Let’s start with a little perspective: Toyota has sold about 400,000 Camry sedans this year. The Lexus LFA, the automaker’s $375,000 supercar, was limited to a run of just 500 vehicles. Still, the LFA was nowhere close to being the rarest car Toyota made in 2012. That distinction goes to the 2013 Scion iQ EV.
Originally designed for mass consumption, Toyota retreated after surmising that the world might not be ready for an EV version of its already niche city car. But with all the technology paid for, the automaker decided to make 100 cars–90 for the U.S. and 10 for Japan–for colleges and fleets. We’re not fans of the gas-powered Scion iQ, so we wondered if the EV version would be better. It certainly couldn’t be any worse, could it?
Model and Price
The Scion iQ EV comes with just one option: color choice. It comes finished in either silver or red, with its top half colored black to give it a “sleek impression.” We’re not sure we’d give a car so clumsy as the Scion iQ such a designation, but it comes decked out with a leather-wrapped, steering wheel, the front end poached from the $50,000 Aston Martin Cygnet not sold in the U.S., and a much nicer interior overall with a seven-inch navigation screen, and soft-touch surfaces abound that the gas-powered iQ lacks.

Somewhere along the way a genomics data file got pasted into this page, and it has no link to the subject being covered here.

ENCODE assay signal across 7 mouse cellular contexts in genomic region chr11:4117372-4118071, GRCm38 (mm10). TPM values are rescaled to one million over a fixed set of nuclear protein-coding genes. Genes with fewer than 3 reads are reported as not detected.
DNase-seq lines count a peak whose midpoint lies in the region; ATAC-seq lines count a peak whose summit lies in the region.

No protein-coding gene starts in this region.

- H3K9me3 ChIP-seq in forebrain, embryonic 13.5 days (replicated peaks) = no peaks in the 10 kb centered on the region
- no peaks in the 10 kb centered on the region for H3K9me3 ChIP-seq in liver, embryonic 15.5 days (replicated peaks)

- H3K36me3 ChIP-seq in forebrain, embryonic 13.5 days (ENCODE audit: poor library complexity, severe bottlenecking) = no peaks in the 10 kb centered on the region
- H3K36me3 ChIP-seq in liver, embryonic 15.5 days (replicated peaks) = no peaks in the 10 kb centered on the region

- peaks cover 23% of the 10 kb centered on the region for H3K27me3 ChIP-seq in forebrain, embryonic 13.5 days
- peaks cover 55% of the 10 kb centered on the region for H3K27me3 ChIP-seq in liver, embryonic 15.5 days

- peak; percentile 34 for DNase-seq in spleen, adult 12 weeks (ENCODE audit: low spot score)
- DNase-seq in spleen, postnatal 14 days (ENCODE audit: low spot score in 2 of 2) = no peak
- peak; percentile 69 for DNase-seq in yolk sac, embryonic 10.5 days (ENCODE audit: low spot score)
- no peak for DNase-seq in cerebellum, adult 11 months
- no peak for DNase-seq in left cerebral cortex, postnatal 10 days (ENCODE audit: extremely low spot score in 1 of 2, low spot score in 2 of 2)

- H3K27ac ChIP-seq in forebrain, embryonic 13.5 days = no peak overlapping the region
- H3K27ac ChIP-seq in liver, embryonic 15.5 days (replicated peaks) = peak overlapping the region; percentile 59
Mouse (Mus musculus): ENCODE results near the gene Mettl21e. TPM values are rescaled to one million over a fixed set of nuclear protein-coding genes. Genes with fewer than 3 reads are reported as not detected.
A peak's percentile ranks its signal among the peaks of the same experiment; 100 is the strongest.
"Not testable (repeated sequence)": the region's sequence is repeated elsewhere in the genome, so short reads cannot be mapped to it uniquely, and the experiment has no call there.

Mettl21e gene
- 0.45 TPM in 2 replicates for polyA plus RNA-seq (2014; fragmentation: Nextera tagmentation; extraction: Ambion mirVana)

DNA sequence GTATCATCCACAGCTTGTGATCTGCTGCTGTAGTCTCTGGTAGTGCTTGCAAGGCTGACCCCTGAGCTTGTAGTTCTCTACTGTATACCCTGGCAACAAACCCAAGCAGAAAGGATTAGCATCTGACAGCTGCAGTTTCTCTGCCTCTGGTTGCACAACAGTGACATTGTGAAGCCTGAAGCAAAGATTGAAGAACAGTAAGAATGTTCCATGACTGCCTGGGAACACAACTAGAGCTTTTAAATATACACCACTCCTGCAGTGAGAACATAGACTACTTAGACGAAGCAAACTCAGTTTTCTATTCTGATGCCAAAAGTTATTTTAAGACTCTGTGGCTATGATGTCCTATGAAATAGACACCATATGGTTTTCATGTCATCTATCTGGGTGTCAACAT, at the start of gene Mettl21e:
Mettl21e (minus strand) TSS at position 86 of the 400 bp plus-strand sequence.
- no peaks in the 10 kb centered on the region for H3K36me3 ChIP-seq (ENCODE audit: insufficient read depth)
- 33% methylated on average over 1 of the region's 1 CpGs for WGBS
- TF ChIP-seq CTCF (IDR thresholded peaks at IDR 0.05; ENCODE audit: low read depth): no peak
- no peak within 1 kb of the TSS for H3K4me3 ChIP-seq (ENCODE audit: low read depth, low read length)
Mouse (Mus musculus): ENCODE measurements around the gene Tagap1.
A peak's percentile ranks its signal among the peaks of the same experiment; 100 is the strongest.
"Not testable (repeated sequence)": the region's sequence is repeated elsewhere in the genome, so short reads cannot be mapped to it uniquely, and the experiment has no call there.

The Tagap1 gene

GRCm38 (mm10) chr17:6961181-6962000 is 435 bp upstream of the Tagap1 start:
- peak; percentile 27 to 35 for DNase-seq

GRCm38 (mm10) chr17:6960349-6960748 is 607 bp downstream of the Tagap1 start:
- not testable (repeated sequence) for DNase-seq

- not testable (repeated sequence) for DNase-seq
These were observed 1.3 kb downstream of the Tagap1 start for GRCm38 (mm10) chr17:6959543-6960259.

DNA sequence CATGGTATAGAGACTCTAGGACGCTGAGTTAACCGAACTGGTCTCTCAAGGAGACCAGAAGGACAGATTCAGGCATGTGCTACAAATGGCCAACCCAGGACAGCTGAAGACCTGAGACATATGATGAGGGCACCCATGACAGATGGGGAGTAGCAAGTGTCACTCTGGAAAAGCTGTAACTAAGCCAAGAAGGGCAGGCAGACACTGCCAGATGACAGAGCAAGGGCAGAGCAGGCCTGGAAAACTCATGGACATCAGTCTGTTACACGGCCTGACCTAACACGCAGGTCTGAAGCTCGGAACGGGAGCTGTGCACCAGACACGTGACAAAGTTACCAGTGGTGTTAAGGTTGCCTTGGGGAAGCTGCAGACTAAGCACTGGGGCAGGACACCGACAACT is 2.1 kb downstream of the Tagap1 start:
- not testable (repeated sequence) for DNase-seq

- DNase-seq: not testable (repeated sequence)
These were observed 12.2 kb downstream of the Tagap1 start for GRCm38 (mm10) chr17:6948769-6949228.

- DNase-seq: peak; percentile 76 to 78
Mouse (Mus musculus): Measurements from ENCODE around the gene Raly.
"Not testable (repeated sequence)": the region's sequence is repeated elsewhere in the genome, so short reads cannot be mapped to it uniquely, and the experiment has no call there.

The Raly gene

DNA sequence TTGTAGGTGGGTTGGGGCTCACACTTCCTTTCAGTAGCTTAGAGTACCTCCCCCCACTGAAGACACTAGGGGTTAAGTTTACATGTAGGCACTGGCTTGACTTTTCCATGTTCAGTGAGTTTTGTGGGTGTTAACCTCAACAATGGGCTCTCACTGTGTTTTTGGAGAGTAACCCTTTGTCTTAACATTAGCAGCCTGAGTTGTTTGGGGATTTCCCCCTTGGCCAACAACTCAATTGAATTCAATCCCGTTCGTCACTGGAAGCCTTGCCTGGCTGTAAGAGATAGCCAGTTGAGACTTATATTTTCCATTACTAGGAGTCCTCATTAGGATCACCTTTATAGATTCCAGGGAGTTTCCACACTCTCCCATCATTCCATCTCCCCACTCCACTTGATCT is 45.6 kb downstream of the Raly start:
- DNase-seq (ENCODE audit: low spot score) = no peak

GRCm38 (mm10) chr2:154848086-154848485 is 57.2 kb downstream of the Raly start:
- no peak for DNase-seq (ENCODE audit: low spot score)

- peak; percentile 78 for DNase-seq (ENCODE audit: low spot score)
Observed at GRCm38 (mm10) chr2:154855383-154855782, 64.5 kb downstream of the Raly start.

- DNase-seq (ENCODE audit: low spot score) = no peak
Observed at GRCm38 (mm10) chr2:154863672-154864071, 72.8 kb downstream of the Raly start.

All that comes to you for the low, low price of not for sale. As an “experimental” car, it’ll be given to fleets in California, but you’re likely never be able to buy one, lest you’re planning to meet a Toyota executive in the dead of night with a suitcase full of cash.
Safety and Key Features
The Scion iQ EV retains the 11 airbags found in the production version, which should help it hold on to the IIHS Top Safety Pick designation from the gas car. But that’s not why you should be interested in it.
Originally, Toyota intended for the iQ EV to be widely available, but after reassessing the market, it realized that few people would buy it. Still, it was worth making. The Scion iQ EV adapts its electric motor and battery pack technology from the regionally available Toyota Prius Plug-In, giving it just 63 horsepower—a third less than that of the gas version. But electric cars are abundant in torque—that seat-of-the-pants force you have no idea how to describe but have surely felt. So power really is a wash, especially for the short bursts of acceleration needed in city driving.